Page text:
Why the ‘British Baking Show’ is great

PBS is bringing back Great British Bake Off this summer with its original cast.(PBS)

Credit: PBS

Credit: PBS

PBS is bringing back Great British Bake Off this summer with its original cast.(PBS)

“The Great British Baking Show” is back on the air, and I am once more at peace.

The show is beloved by many, including me. But why is it so popular? What makes it so hopelessly addictive?

I think I have the answer, or rather, answers. But first, some information.

The shows that are currently running on PBS are far from current.

You may recall that there was a major kerfuffle a year or two ago about the new season. The show was moving from the noncommercial BBC to ITV, which has commercials, and sassy hosts Mel Giedroyc and Sue Perkins were having none of it. They elected to stay with the BBC and not join the show on the other network.

In very short order, they were joined by the adorable Mary Berry, the 83-year-old author of more than 70 cookbooks.

Perhaps you missed that. I’ll say it again. More than 70 cookbooks.

That left only curmudgeonly Paul Hollywood to go to ITV, where he has been joined by three other co-hosts, including surrealist goth comedian Noel Fielding. The first season of those shows already aired in England last year.

So, what are we seeing now? We are actually watching shows that were shot six years ago, in 2012, but they had not yet made it to these shores.

It doesn’t matter that no one in England can even remember the shows we are seeing now, or that Mary Berry was only 77 at the time. They are back on the air, and all is right with the world.

I do love the interplay between the hosts, the casually raunchy jokes told by Sue and Mel (apparently, the raunchier ones are edited out of the American shows) and the good-cop, bad-cop routine by Mary Berry and Paul Hollywood.

But I would never watch the show just for the hosts. What draws me to the show every Friday night are the competitors.

From what we see on the telly, each is an excellent baker. But they are also like you and me.

That is, they are amateurs. They are home cooks. They do not have formal training. They make the same mistakes we do.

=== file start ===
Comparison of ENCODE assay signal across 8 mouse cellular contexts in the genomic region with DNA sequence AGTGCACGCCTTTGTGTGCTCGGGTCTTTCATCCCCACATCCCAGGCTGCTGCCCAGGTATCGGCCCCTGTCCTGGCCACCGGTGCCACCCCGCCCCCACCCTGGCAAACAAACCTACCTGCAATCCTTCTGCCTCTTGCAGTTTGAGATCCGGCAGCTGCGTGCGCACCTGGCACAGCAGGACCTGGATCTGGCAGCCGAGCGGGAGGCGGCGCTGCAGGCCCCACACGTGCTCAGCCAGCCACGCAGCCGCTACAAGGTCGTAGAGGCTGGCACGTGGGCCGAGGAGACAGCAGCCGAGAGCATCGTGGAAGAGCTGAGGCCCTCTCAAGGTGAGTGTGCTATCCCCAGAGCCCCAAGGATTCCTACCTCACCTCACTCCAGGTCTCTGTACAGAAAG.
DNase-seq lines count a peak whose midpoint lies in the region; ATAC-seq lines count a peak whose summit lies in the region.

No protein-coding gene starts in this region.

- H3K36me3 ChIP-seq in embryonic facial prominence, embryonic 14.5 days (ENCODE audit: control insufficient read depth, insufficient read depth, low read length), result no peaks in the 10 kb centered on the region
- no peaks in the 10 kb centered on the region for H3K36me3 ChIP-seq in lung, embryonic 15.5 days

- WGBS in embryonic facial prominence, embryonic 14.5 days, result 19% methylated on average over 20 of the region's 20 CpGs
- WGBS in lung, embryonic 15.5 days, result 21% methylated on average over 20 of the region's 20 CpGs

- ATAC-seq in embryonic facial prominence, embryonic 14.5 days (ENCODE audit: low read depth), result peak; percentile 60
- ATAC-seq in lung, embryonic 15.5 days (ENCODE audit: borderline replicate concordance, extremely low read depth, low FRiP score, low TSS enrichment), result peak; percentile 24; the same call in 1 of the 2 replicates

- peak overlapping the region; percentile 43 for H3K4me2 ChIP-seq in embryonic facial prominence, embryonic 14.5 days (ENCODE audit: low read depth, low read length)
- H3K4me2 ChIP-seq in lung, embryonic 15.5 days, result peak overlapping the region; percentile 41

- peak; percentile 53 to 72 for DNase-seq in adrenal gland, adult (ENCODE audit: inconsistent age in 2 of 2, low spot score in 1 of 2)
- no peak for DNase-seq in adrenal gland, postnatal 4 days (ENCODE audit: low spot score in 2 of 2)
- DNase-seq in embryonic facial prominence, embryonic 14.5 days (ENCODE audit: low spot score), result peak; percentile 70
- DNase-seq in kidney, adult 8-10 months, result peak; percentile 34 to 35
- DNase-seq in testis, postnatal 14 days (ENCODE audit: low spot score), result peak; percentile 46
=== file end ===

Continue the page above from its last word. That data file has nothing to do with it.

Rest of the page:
Well, they may not make the same mistakes I do. But they make mistakes. And that is what makes the show so thrilling.

You never know when a competitor is going to have a bad day. When her bread will burn. When his cake will collapse. When her meringue will be messy.

All at once, he’ll be voted out of the kitchen. And I think we viewers especially empathize with them because we feel a particular connection to them all. They are like we would be, if we were better bakers.

At this point in the season, the relative chaff seems to have been separated from the wheat. While they are still more talented and intuitive than many or most of us, what were apparently the weaker bakers have been identified and eliminated.

Normally, I would say that the competition has become more fierce, but that’s another reason I love the show: These people are not fierce, other than Paul Hollywood. They’re lovely people. They’re nice. We don’t want to see any of them fail. And when they do, they accept their defeat with such grace and equanimity that you just want to put your arm around them and take them out for a pint. Or maybe a slice of pie.

I am writing this before the episode about pies aired, so I don’t know the most recent person to be eliminated. But if I had to guess, I would say the contest will eventually come down to a showdown among Brendan, the kindly older gentleman who is clearly serious about baking, Cathryn, the cute young woman who is always nervous and seems surprised that her baked goods turn out so well, and John, the young bearded man who appears to have the most natural talent.

I will make no predictions about the final outcome. I hope everybody wins.

I am at peace.